Ye Olde Steam Engine

So, I’m sitting at a computer somewhere one day checking my e-mail (hard to believe isn’t it?) when I get a note from a photographer friend of mine that says that a railroad steam engine is coming through town the following day. While it was going to be coming through, it would make a 15 minute whistle stop on the tracks behind a strip-mall (there aren’t too many places for trains to stop on the tracks these days). Hmm, that sounds moderately interesting from a photography perspective, and I’m sure that Ezra would love it… we made plans for the next morning.

As we strolled over to the area that the train was supposed to be stopping, fully expecting to be nearly the only ones there (I mean, if it isn’t on the news or Facebook or Twitter, how does anyone know about these events?), and we were shocked to see about 100 other folks already lined up waiting – and that’s not including the 100+ photographers that were lining the tracks along the frontage road. So, as the crowd and scene developed, so did the anticipation level. We would hear periodic updates about the train’s location, and the kids would get all excited. But I don’t think that any of us (at least those of us that just happened on this) really knew what to expect.

The train rounded the corner and approached the crowd, it was suddenly apparent that this was really freaking cool. The train is a special one that the Union Pacific railroad keeps in Cheyenne, WY. Every once in a while, they bring it out on tour or to special events. This time, the train was headed on a two month long tour of the southwest. As the train got close, the classic noises that trains are supposed to produce – but are absent in all modern diesel rigs – became loud, and I mean really loud. The train came to a stop, the Engineers climbed out, and the crowd narrowed in. It was an extremely cool opportunity to see a working engine like this one up close. There was little restriction about climbing up to and around the train, and the Engineer for the train even got out and spoke to a group of kids that featured Ezra and the kids from our street.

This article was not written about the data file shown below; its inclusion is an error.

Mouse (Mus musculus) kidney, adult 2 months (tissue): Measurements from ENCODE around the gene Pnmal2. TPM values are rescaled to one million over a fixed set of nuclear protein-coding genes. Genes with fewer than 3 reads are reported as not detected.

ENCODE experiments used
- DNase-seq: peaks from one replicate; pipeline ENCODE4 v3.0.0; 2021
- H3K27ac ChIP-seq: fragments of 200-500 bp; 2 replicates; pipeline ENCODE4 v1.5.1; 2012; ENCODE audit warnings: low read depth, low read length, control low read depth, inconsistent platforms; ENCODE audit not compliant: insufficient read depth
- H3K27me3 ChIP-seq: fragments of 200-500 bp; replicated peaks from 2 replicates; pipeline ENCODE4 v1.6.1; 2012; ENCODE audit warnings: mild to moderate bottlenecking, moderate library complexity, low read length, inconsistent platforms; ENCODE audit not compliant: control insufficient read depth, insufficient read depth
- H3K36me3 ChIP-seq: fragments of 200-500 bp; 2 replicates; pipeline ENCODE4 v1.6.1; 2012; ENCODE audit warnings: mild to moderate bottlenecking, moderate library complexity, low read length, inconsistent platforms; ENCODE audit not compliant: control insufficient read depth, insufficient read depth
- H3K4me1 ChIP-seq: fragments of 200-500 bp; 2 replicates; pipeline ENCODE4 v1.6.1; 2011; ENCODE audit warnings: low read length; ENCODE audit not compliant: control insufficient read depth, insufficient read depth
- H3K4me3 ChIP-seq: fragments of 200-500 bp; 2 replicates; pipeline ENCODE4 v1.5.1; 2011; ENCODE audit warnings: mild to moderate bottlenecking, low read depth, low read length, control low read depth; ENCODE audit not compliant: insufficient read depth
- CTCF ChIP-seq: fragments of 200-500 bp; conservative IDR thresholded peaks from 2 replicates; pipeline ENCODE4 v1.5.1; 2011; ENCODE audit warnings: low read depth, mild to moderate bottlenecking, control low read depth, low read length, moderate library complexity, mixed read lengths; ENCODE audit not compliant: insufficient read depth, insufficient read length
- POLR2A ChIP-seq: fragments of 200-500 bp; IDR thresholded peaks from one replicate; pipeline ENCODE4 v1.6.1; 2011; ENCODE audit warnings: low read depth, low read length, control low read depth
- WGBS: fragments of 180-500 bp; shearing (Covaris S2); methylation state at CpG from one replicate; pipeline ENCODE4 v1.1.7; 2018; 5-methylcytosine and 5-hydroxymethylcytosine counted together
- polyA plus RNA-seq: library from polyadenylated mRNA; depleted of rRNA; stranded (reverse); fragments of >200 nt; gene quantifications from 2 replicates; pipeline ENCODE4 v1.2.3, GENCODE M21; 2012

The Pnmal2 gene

There really is something beautiful about it’s steel/industrial presence. And it takes good pictures too.


  1. Sandi Hernandez says:

    I remember the first time I saw the 844. It was in Denver. The kids’ dad and I went to see it at Union Station. And I will never forget the sound when they let the steam out and blew the whistle. I cried like a baby — it was soooo beautiful! Luckily I live close to the Durango/Silverton Railroad. Not quite the 844, but I still love hearing the sounds. You need to come to their Polar Express. It is definitely worth it! Would love to have you.

  2. This is a Cadillac compared to the coal-fired steam engines we had in Tracy. MN. when I was a child. On occasion, the family would take the train nine miles to Amiret, where my maternal grandparents had a farm.
    During the WWII, if I came home on furlough from Texas in the summer, the coach cars had the windows wide open. (No air conditioning) It would take 2 days to get home and by that time, my skin and clothes were nearly black from the coal soot coming right in the windows.
    One time, I arrived at Gene’s & JoAnn’s at 6 AM, so dirty that JoAnn didn’t want to let me in the house. She could not recognize me!!

  3. The Bertram's says:

    Very nice pictures Oren. I sent this one to my dad as he loves trains and more important American history! Nice work!

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